What Is Wine?

Learn About Wine

What is wine? Well, that’s a fair question. And you would think I would have addressed it in my very first post instead of discussing wine tasting for beginners like I did. If you want to learn about wine, you have to realize that it’s hard to make talking about wine edge-of-your-seat reading material. Unless you’re Dr. Seuss, of course. Then you can have some wine in your waggel and gobb out some gaggel for a fine night of rhine reezy and hoose haggelty hoo haggel. See? It just doesn’t work without some Seussian images to back it up. I just seem crazy. Or stupid.

But if you want to actually learn about wine it makes sense to first know what wine is, right? So let’s look at just that. What is wine?

Simply put, wine is made from fermented grape juice. Red grapes for red wine, green grapes for white wine. A wine grape consists of skin, pulp and seeds. Seventy-five percent of the grape is made up of the pulp, the fleshy, soft, juicy yumminess hiding under the skin. That is the part that makes the wine. It is mostly water and sugar with small amounts of minerals, acids, pectin compounds and trace vitamins. You might be familiar with pectin. It’s what makes Jell-O jelly-like; it’s a gelling agent.

Learn about wine.The sugars in the grape are what make the grape juice alcoholic through a process called vinification, which is the act of turning grape juice into wine. The sugar converts to alcohol. This is done through fermentation.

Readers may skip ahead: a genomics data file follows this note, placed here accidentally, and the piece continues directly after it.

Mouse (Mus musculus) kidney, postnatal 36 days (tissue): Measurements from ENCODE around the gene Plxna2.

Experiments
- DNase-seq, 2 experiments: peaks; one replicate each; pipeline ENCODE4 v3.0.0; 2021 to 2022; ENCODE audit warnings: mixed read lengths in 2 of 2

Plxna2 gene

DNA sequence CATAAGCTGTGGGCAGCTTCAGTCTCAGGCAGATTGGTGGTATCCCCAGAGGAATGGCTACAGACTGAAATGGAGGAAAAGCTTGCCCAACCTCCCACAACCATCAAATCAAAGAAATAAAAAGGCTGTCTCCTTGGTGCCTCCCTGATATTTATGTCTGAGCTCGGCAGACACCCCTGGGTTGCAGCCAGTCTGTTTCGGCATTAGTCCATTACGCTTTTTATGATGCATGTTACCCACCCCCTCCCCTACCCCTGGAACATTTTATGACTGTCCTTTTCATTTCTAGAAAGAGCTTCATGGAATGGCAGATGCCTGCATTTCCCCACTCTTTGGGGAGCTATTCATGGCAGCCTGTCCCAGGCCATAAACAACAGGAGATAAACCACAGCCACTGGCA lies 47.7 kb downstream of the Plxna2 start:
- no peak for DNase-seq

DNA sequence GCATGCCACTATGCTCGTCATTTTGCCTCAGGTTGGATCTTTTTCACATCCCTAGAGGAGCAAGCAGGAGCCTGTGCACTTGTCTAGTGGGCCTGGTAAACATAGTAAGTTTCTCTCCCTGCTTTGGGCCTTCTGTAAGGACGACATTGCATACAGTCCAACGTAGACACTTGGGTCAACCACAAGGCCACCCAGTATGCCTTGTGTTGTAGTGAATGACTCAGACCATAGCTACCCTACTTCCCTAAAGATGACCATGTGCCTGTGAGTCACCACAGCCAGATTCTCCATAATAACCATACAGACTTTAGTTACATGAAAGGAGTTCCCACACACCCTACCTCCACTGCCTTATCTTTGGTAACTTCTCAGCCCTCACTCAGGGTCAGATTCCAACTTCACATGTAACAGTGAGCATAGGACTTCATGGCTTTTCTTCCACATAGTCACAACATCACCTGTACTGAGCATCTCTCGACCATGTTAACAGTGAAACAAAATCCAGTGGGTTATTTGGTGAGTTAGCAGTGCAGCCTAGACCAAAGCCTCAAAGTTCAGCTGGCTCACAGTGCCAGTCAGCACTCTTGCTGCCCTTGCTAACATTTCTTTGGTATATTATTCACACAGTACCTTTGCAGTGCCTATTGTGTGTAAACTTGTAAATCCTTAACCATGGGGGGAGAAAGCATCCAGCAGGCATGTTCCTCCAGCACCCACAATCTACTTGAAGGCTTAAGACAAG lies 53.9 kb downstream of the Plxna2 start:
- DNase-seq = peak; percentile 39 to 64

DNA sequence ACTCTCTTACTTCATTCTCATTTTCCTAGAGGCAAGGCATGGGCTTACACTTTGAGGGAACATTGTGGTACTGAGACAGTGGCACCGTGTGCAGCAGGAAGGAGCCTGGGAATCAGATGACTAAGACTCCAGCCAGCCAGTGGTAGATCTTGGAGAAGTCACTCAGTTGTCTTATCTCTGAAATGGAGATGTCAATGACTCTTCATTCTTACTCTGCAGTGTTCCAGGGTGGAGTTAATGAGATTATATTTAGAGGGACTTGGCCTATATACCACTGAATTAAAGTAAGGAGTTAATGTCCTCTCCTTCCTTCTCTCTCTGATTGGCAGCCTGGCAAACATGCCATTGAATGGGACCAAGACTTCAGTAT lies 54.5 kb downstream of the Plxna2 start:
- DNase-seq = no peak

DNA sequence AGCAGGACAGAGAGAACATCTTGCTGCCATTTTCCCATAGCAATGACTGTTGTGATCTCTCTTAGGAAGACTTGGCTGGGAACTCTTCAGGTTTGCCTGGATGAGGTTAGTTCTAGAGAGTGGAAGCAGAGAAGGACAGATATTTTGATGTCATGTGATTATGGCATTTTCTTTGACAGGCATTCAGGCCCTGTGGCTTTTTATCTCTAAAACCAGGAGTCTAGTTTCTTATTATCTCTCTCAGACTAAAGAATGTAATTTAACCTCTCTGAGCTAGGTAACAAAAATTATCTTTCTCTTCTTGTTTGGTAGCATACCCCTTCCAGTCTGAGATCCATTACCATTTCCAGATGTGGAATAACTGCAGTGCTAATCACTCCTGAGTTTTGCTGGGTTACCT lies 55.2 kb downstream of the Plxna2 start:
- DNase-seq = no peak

The skin of a grape is what gives a wine its character. It determines the color of the wine, the flavor, the aroma. Seeds are what make a wine dry, or tannic. If you’ve ever bitten into a grape seed you’ll know exactly what being dry or being tannic means when referring to a wine. Tannins impart that mouth puckering bitterness, that chalky feeling left in your mouth when biting into a seed.

It takes a substantial amount of grapes to make wine. Wine is measured in units of milliliters when bottling and a standard bottle measures 750ml. That’s about two and a half pounds of grapes or 600 to 800 actual grapes for one bottle of fine wine. This equals to about eight bunches of grapes per bottle if you consider an average of 75 grapes to a bunch, called a cluster. And there is an average of fifty clusters per vine. That’s a lot of grapes, but only about five bottles of wine per vine.

Of course, these numbers will vary from variety to variety and also with the age of a vine, for instance, the older the vine the less fruit it will produce. Also keep in mind that wine grapes (Vitis vinifera) are much smaller than table grapes (Vitis lambrusca). Though both can make wine, only Vitis vinifera makes fine wines.

That is what wine is at its simplest. Of course there is a great deal more involved in getting from the grape to the glass, and lucky for you I will be going deeper into the subject by exploring vinification over the next several posts. Learn about wine, keep reading.

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